organic compounds\(\def\hfill{\hskip 5em}\def\hfil{\hskip 3em}\def\eqno#1{\hfil {#1}}\)

Journal logoCRYSTALLOGRAPHIC
COMMUNICATIONS
ISSN: 2056-9890

3,4-Di­fluoro-2-hy­dr­oxy­benzoic acid

aDepartment of Chemistry, U.C.S., Tumkur University, Tumkur, Karnataka 572 103, India, bDepartment of Studies and Research in Physics, U.C.S., Tumkur University, Tumkur, Karnataka 572 103, India, and cDepartment of Chemistry, G.F.G.C., Tumkur, Karnataka, 572 102, India
*Correspondence e-mail: vijaykumargr18@yahoo.co.in

(Received 14 March 2014; accepted 1 April 2014; online 5 April 2014)

In the title compound, C7H4F2O3, an intra­molecular O—H⋯O hydrogen bond is observed. In the crystal, inversion dimers linked by pairs of O—H⋯O hydrogen bonds generate R22(8) ring motifs. These dimers are linked by C—H⋯O and C—H⋯F hydrogen bonds, forming sheets lying parallel to (30-1). The sheets are linked by aromatic ππ stacking inter­actions [inter-centroid distance = 3.7817 (9) Å], forming a three-dimensional structure.

Related literature

For anti­body and gene-directed enzyme prodrug therapy, see: Springer et al. (1994[Springer, C. J., Ion, N. D. & Barbara, P. R. (1994). J. Med. Chem. 37, 2361-2370.]); Davies et al. (2005[Davies, L. C., Frank, F., Douglas, H., Jan, M., Ogilvie, L. M., Scanlon, I. J. & Springer, C. J. (2005). J. Med. Chem. 48, 5321-5328.]). For the anti­microbial activity of fluorinated benzoic acid derivatives, see: Rajasekhar et al. (2013[Rajasekhar, N., Chandrasekhar, K. B., Sandeep, M., Rameswara Rao, M. & Balram, B. (2013). J. Appl. Chem. 2, 1489-1498.]).

[Scheme 1]

Experimental

Crystal data
  • C7H4F2O3

  • Mr = 174.10

  • Monoclinic, P 21 /n

  • a = 9.4252 (8) Å

  • b = 6.8145 (5) Å

  • c = 11.0391 (8) Å

  • β = 106.257 (5)°

  • V = 680.67 (9) Å3

  • Z = 4

  • Mo Kα radiation

  • μ = 0.17 mm−1

  • T = 296 K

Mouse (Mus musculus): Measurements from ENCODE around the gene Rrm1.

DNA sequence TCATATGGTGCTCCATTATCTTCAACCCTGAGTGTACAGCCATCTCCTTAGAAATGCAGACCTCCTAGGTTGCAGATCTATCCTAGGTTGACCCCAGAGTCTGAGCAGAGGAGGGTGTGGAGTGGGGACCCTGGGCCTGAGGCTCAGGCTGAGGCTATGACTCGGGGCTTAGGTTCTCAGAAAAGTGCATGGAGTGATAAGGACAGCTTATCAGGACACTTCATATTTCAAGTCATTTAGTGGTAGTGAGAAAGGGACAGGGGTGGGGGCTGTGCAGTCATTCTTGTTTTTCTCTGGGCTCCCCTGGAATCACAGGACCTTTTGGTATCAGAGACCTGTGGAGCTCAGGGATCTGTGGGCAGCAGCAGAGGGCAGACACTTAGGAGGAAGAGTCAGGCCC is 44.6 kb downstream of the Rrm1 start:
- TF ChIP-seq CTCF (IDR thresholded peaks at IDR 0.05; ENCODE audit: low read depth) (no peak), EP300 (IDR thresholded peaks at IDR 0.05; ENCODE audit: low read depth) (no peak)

• 0.20 × 0.16 × 0.12 mm

Data collection
  • Bruker APEXII CCD area-detector diffractometer

  • Absorption correction: multi-scan (SADABS; Sheldrick, 2007[Sheldrick, G. M. (2007). SADABS. University of Göttingen, Germany.]) Tmin = 0.967, Tmax = 0.980

  • 6362 measured reflections

  • 1344 independent reflections

  • 1045 reflections with I > 2σ(I)

  • Rint = 0.037

Refinement
  • R[F2 > 2σ(F2)] = 0.031

  • wR(F2) = 0.094

  • S = 1.09

  • 1344 reflections

  • 112 parameters

  • H-atom parameters constrained

  • Δρmax = 0.19 e Å−3

  • Δρmin = −0.14 e Å−3

Table 1
Hydrogen-bond geometry (Å, °)

D—H⋯A D—H H⋯A DA D—H⋯A
O3—H3A⋯O1 0.82 1.92 2.6231 (14) 144
O2—H2⋯O1i 0.82 1.85 2.6679 (14) 175
C3—H3⋯O3ii 0.93 2.60 3.5269 (16) 177
C4—H4⋯F2ii 0.93 2.53 3.2047 (16) 129
Symmetry codes: (i) -x+1, -y+1, -z; (ii) x, y-1, z.

Data collection: APEX2 (Bruker, 2009[Bruker (2009). APEX2, SAINT-Plus and XPREP. Bruker AXS Inc., Madison, Wisconsin, USA.]); cell refinement: APEX2 and SAINT-Plus (Bruker, 2009[Bruker (2009). APEX2, SAINT-Plus and XPREP. Bruker AXS Inc., Madison, Wisconsin, USA.]); data reduction: SAINT-Plus and XPREP (Bruker, 2009[Bruker (2009). APEX2, SAINT-Plus and XPREP. Bruker AXS Inc., Madison, Wisconsin, USA.]); program(s) used to solve structure: SHELXS97 (Sheldrick, 2008[Sheldrick, G. M. (2008). Acta Cryst. A64, 112-122.]); program(s) used to refine structure: SHELXL97 (Sheldrick, 2008[Sheldrick, G. M. (2008). Acta Cryst. A64, 112-122.]); molecular graphics: ORTEP-3 for Windows (Farrugia, 2012[Farrugia, L. J. (2012). J. Appl. Cryst. 45, 849-854.]) and Mercury (Macrae et al., 2008[Macrae, C. F., Bruno, I. J., Chisholm, J. A., Edgington, P. R., McCabe, P., Pidcock, E., Rodriguez-Monge, L., Taylor, R., van de Streek, J. & Wood, P. A. (2008). J. Appl. Cryst. 41, 466-470.]); software used to prepare material for publication: SHELXL97.

Supporting information


Comment top